- Deal with it if you can do it quickly (similar to Allen’s Two Minute Rule).
- Defer it if it will take longer than a few minutes to resolve, and put it in a special folder. After all, your current focus is clearing out your inbox, not starting a new project.
- Delegate it if someone else can address the issue.
- And when you’re done, move onto the next email.
This approach is a variant on one-time processing, where the goal is to deal with each email only once and then get it out of your inbox (even if you’re just filing it in a folder for future action). Wouters also provides more insights into how people use (and misuse) email through his site, 15MinuteInbox.com.
Tony Hsieh’s Yesterbox: Zappos Founder and CEO has an innovative spin on setting aside dedicated time for dealing with email. With his Yesterbox system, he reserves a few hours for dealing with email every day - but only for emails from the day before. Without having to face an endless flow of new emails, he can then focus on clearing out his inbox and then be done for the day, typically in around three hours.
Prioritization Email Management Systems
Some other solutions focus more on the rules you use to determine how to deal with email than the time you take to do it. These include the following techniques:
Priorities Are Key: According to Gayle Lantz, Founder of Work Matters, overflowing inboxes are a reflection of unclear priorities. If you know what’s truly important, you can quickly deal with emails that matter, and file or delete the ones that don’t.
Merlin Mann’s Inbox Zero: Originally described by Mann in a Google TechTalk in 2007, Inbox Zero is about a lot more than achieving the nirvana-like state known as an empty inbox. (A less intimidating variation on this concept is the “One Screen” inbox, where you can view all the emails in your inbox without scrolling.) Its key components include identifying an email, when it’s due, and what you need to address it.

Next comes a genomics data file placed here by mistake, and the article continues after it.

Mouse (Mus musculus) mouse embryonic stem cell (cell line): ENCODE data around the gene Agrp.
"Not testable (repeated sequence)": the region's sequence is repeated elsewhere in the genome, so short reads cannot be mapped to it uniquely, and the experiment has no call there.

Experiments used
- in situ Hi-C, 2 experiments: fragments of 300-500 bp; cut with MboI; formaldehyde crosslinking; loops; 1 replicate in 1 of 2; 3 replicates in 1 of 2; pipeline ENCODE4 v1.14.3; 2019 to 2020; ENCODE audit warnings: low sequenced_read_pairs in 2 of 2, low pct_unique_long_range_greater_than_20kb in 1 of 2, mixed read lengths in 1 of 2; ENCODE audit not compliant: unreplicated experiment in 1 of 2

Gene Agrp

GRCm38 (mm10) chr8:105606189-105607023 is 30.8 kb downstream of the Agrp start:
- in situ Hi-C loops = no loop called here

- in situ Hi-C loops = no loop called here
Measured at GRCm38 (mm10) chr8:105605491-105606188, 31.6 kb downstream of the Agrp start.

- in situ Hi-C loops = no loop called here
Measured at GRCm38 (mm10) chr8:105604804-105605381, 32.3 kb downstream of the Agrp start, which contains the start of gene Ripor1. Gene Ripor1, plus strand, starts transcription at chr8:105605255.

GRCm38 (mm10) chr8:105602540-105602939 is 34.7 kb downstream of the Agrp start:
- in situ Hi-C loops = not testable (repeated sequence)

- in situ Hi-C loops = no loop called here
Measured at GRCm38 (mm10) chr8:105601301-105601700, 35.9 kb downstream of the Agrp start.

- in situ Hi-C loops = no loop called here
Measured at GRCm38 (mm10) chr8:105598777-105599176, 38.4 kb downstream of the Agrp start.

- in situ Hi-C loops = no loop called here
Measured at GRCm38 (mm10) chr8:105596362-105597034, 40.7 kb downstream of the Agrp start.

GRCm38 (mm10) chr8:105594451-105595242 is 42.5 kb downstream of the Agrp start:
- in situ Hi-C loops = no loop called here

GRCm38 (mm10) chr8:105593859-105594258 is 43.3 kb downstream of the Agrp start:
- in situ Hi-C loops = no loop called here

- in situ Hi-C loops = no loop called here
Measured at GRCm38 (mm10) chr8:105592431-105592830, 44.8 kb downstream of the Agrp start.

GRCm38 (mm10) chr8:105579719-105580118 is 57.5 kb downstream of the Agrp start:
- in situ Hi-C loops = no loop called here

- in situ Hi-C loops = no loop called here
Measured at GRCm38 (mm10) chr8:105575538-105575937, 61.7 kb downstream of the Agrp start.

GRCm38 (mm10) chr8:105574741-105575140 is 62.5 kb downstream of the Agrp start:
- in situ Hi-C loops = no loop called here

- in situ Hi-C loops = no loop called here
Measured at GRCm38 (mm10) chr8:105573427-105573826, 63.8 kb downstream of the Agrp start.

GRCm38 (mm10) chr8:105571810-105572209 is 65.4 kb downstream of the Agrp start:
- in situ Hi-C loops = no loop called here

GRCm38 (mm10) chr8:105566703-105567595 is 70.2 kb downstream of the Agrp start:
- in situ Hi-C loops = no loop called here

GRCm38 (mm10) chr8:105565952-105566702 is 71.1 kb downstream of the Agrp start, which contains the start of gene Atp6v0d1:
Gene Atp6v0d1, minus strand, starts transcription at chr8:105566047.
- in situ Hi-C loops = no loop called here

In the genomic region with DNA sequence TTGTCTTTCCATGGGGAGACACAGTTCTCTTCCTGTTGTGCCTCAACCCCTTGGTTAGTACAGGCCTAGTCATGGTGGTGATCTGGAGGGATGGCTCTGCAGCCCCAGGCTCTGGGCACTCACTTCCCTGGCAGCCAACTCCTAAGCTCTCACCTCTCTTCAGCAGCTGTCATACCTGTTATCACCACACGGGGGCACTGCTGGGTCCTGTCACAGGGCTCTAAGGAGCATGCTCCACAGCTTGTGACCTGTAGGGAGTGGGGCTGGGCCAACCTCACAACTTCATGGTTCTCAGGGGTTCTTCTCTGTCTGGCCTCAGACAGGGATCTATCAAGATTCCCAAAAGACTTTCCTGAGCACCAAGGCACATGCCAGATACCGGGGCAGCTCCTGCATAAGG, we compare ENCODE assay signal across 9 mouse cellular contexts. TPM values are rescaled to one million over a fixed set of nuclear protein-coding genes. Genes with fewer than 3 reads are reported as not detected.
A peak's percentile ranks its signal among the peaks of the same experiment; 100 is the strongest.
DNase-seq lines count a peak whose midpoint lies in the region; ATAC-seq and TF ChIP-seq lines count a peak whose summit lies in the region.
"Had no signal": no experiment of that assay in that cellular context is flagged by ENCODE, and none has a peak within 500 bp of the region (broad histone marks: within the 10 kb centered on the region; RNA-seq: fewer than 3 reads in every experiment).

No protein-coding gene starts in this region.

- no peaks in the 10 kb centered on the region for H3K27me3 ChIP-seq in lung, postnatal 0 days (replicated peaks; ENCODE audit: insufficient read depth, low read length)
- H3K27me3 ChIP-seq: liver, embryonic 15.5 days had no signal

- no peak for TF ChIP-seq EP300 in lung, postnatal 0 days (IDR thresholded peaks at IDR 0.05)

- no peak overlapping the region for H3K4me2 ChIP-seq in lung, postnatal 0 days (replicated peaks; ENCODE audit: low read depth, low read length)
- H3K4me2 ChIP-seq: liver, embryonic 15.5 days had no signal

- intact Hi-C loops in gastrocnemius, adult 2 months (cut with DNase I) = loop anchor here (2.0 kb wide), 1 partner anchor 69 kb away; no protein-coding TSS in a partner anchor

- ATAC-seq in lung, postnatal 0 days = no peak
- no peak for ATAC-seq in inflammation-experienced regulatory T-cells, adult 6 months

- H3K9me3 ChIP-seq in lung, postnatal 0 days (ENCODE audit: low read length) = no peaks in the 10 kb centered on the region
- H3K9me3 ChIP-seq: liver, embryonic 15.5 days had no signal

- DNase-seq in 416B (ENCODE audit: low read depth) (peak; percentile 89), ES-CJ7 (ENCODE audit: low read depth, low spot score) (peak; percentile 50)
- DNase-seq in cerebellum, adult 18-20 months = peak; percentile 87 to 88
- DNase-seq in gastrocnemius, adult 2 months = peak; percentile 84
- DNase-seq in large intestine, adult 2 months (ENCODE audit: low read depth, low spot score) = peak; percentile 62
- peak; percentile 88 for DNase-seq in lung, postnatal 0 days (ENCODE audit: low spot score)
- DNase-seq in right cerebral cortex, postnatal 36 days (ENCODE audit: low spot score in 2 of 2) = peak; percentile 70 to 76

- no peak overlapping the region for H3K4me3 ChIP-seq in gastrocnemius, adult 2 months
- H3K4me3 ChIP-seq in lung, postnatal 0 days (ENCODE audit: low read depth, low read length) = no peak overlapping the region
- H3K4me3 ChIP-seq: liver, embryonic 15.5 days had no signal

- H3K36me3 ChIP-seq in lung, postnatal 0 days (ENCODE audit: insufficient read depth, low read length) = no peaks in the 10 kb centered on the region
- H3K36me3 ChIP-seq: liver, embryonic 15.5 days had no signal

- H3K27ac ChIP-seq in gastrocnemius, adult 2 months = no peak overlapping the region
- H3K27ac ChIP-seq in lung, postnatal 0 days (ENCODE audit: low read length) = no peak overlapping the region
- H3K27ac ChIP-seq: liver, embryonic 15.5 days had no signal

For example, if an email only contains useful information, you can save it to a separate document for future reference and don’t have to worry about resolving any related issues. If the email presents a task, then you can set a deadline and determine needed resources - with the bonus of having more time to deal with it because you’ve cleared the deadwood out of your inbox.
Folder Organization Strategies: Using folders can help support prioritization in a variety of ways:
- Set Broad Content Categories: Assign folders names such as clients, projects, budgets, etc. and file your emails before responding. This allows you to easily focus on the important issues, and also work through all the emails related to a specific topic or project sequentially - an approach which better matches how most people work.
- Zach Hanlon’s Five Folder Plan: Conversely, marketing and sales expert Hanlon recommends sorting emails by deadline rather than by subject. His recommended structure includes just five folders: Inbox, Today, This Week, This Month (or Quarter), and FYI. Quickly sort emails into the different folders and deal with each before the deadline. Emails that are purely information go into FYI.
Additional Tips and Tricks: Some timesavers can also help you focus on what’s important rather than continually submitting to email distractions.
- Turn Off Notifications: This is a key aspect of Merlin Mann’s Inbox Zero strategy. Turn off notifications to keep you from getting sidetracked by new emails.
- Check Emails Once an Hour: For those who lack the discipline for the Yesterbox approach, this method at least helps minimize distraction.
- Mark as Unread: When going through your inbox, open every single email: Mark those requiring further action as unread, and delete the rest. You’ll then know you haven’t missed anything, but can tell at a glance how many items require a follow up.
- Acknowledge Receipt: Even if you can’t address an email right away, at least send a quick note to acknowledge receipt and state when you should be able to reply. This will help eliminate endless follow-up emails. To save even more time, you can automate this feature in your email settings, just like you do when you set an out of office message.